Wednesday, September 30, 2009
Monday, September 28, 2009
I wrote yesterday about reports of Nestlé buying milk from Grace Mugabe, wife of President Mugabe of Zimbabwe. The Mugabe's are on a list of government people facing sanctions over human rights abuses in Zimbabwe.
In the report on the BBC website Nestlé defends buying the milk, stating:
"Had Nestle decided to close down its operations in Zimbabwe, the company would have triggered further food shortages and hundreds of job losses among its employees and milk suppliers in an already very difficult situation."
The threat sounds strangely familiar. In 1998 Zimbabwe was introducing legislation controlling the marketing of baby foods. Nestlé called a meeting of Parliamentarians and told them that if the law went ahead it would pull out of Zimbabwe. Nestlé said: "This would result in job losses for about 200 people and an extremely negative economic impact on local farmers who supply us with milk, wheat, maize and sugar."
The Minister of Health judged that Nestlé was making an 'idle threat' as Nestlé would not pull out of the country - it wasn't there to create jobs, but to make money. Zimbabwe went ahead with legislation to protect its babies. Nestlé did not pull out of Zimbabwe. Nesté's threat was picked up by Mark Thomas in one of his investigations into Nestlé. See:
So when it suits Nestlé to threaten people with hardship it has no qualms. When it suits it to express sympathy for their plight, then it will do so to defend sanction busting! The common factor? Nestlé profit.
Nice one, Nestlé!
We know you.
Sunday, September 27, 2009
An article in today's Daily Telegraph profiles Nestlé under the headline: "Nestlé: the world's biggest food company and one of the 'most boycotted'".
Nestlé is the target of a boycott because it is the worst of the baby food companies in marketing baby foods in breach of international standards. Its practices undermine breastfeeding and mislead people who use formula. According to UNICEF: "Improved breastfeeding practices and reduction of artificial feeding could save an estimated 1.5 million children a year."
The article includes news of International Nestlé-Free Week, scheduled for 26 October - 1 November. People are encouraged to promote the boycott during the week and if they are not boycotting already, to do so at least for that week. Click here for details.
For analysis of Nestlé's dismissal of the charges against it, see:
The profile is linked to an article highlighting that Nestlé is purchasing 1 million litres of milk per year from Grace Mugabe, wife of the President Robert Mugabe, despite sanctions due to human rights abuses by the regime. According to the article: "American and European officials said that if Nestlé was subject to their rules it would be committing a criminal offence by trading with Mrs Mugabe." The article notes that Nestlé "is not obliged to comply with those sanctions as its headquarters are in Switzerland, but the country has its own set of measures, including against Mrs Mugabe, among which it "is forbidden to make funds available to persons mentioned, or put them, directly or indirectly, at their disposition". Nestlé denies that it has violated Swiss law."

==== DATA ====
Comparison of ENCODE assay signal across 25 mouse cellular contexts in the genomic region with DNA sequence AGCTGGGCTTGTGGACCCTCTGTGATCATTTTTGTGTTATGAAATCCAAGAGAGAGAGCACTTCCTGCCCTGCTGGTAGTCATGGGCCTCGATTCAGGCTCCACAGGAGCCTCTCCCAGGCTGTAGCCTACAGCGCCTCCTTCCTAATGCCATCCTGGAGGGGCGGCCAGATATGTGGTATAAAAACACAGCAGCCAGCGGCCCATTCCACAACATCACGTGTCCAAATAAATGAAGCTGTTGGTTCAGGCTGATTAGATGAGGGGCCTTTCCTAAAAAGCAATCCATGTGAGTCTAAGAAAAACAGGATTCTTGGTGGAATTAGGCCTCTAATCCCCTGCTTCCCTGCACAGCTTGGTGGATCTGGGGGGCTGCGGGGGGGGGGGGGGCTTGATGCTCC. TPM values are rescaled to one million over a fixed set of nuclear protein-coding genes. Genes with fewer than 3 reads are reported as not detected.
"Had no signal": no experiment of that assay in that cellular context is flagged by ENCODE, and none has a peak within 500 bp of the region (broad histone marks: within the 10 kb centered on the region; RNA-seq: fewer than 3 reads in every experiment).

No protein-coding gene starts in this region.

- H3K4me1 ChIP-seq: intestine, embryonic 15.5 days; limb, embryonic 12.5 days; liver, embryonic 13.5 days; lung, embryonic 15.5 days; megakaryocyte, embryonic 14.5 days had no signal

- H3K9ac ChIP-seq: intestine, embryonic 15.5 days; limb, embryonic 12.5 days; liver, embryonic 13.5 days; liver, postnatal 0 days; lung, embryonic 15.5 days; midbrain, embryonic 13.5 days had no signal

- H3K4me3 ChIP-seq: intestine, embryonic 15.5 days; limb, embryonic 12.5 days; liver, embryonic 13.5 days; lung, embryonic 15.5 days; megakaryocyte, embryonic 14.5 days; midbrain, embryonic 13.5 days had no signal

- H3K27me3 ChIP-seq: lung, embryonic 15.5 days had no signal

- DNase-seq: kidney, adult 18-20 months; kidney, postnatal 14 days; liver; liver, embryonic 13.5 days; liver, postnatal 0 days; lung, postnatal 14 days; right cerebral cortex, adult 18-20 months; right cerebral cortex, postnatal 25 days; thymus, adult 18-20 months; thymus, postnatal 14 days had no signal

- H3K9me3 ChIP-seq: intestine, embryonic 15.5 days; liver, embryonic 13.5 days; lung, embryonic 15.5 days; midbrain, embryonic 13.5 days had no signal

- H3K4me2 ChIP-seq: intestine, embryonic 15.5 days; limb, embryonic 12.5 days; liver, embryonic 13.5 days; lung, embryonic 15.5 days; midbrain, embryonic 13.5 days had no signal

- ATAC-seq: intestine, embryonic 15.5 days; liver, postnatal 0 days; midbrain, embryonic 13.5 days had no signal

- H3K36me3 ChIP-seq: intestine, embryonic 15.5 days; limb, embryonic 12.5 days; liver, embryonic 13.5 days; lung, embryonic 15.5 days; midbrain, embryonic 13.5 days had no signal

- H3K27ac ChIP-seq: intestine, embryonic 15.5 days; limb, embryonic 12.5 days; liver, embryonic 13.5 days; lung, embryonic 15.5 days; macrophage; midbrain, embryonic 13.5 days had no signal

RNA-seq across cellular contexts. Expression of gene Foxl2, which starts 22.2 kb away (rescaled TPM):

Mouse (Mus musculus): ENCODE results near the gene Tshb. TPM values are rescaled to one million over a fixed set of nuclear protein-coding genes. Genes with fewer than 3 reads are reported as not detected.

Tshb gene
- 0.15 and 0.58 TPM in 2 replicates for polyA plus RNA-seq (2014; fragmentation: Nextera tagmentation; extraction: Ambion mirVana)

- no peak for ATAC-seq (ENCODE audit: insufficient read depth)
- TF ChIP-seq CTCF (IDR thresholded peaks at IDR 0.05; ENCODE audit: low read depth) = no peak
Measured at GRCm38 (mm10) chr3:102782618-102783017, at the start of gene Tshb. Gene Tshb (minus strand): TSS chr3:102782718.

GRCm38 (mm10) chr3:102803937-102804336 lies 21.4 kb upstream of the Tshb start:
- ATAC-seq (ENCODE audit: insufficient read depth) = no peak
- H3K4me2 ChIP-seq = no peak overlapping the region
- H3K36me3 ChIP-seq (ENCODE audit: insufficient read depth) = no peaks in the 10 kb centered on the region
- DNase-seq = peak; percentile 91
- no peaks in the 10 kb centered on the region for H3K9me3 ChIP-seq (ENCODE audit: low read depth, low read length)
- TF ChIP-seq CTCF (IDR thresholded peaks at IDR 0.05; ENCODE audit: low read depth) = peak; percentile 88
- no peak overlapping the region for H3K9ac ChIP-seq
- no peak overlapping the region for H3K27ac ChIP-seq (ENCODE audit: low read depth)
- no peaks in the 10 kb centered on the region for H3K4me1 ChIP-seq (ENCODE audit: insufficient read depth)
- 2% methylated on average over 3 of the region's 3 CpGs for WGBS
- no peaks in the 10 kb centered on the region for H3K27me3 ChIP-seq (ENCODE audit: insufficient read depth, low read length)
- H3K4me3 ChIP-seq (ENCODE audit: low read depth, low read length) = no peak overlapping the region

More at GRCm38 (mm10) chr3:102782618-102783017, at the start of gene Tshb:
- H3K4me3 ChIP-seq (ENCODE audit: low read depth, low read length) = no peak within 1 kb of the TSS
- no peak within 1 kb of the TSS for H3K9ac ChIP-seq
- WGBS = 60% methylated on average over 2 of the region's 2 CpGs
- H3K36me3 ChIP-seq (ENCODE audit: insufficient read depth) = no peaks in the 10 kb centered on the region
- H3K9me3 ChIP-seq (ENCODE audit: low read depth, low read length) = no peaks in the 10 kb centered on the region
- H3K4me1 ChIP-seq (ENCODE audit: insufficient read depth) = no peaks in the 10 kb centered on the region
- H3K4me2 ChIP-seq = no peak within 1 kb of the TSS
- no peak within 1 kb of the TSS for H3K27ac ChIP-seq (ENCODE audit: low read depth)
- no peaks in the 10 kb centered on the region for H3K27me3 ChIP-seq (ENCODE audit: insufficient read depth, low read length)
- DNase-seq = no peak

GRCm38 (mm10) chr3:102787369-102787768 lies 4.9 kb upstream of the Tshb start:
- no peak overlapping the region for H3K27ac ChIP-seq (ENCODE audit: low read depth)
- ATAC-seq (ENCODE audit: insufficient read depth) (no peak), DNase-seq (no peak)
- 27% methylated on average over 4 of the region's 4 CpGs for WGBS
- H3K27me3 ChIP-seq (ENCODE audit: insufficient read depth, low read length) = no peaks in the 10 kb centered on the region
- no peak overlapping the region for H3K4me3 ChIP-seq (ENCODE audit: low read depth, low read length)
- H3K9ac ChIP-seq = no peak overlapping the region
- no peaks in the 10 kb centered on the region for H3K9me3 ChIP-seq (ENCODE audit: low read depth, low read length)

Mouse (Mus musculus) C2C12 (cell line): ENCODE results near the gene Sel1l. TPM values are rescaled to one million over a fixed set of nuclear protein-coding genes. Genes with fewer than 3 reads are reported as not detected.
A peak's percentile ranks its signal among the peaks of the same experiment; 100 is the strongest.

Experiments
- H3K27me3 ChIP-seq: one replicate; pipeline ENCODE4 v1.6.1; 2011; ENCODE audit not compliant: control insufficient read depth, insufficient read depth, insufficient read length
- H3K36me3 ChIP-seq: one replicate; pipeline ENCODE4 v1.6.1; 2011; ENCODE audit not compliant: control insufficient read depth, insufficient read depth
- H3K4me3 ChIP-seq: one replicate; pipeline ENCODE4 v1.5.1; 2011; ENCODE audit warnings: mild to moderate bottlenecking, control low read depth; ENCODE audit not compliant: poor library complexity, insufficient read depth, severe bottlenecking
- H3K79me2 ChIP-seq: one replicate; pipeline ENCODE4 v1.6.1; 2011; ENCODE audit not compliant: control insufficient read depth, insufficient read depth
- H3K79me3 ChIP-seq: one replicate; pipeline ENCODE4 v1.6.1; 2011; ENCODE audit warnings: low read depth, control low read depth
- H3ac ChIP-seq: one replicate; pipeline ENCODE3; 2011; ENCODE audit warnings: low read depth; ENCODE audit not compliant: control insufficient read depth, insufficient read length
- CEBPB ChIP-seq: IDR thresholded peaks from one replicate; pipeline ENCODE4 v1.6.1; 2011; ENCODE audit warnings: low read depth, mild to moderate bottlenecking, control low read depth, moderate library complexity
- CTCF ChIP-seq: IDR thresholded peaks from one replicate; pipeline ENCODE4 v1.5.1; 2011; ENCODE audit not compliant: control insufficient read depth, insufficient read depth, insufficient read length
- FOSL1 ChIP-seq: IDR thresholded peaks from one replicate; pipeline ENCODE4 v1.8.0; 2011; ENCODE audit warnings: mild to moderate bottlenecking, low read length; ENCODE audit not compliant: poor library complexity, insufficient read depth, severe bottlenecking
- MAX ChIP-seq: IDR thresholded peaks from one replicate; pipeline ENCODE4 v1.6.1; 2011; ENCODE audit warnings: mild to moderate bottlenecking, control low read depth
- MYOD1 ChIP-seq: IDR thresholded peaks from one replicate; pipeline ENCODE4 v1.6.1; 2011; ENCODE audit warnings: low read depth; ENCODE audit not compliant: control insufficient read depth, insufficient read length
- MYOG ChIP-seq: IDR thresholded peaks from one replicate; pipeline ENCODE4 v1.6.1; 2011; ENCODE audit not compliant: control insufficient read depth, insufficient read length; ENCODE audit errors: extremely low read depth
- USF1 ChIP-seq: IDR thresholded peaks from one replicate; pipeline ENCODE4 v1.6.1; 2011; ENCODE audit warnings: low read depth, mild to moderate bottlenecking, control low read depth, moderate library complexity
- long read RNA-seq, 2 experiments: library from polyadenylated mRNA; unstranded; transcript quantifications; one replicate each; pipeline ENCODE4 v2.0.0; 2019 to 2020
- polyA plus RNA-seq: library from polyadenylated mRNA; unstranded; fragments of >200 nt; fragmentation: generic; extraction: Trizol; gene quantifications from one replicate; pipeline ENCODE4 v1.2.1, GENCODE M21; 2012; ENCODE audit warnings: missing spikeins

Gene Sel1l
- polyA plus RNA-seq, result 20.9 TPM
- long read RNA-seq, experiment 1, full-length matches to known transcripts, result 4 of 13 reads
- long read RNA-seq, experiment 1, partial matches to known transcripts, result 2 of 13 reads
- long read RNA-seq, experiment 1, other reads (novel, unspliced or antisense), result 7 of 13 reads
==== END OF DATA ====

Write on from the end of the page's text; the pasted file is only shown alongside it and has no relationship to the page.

Thursday, September 24, 2009
Tuesday, September 15, 2009
Monday, September 07, 2009
A close look at Nestle's letter in the RCSLT Bulletin shows the dishonesty used to protect this company's unethical practices
Speech therapists have a role to play in infant feeding – indeed in Brazil it is common practice for milk banks to have a speech therapist as part of the team to help with positioning and because infant feeding methods can have a profound effect on development of the mouth and teeth. In countries such as Brazil Nestlé also attempts to woo speech therapists with financial support.
A related goal is that Nestlé can then use its links to try to improve its image. In part this may be by boasting of its financial support to the organization. It is also because an organization accepting Nestlé funding is inevitably drawn into defending the company in excusing its decision. So in The Bulletin the Editor suggests that the documents provided by Nestlé support its position, whereas objective analysis of these and source documents such as those I reference would expose how Nestlé has attempted to mislead.
If you question whether Nestlé could really be so dishonest in the assurances it has given in its letter, let me simply say you need to wake up and smell the non-Nescafé coffee.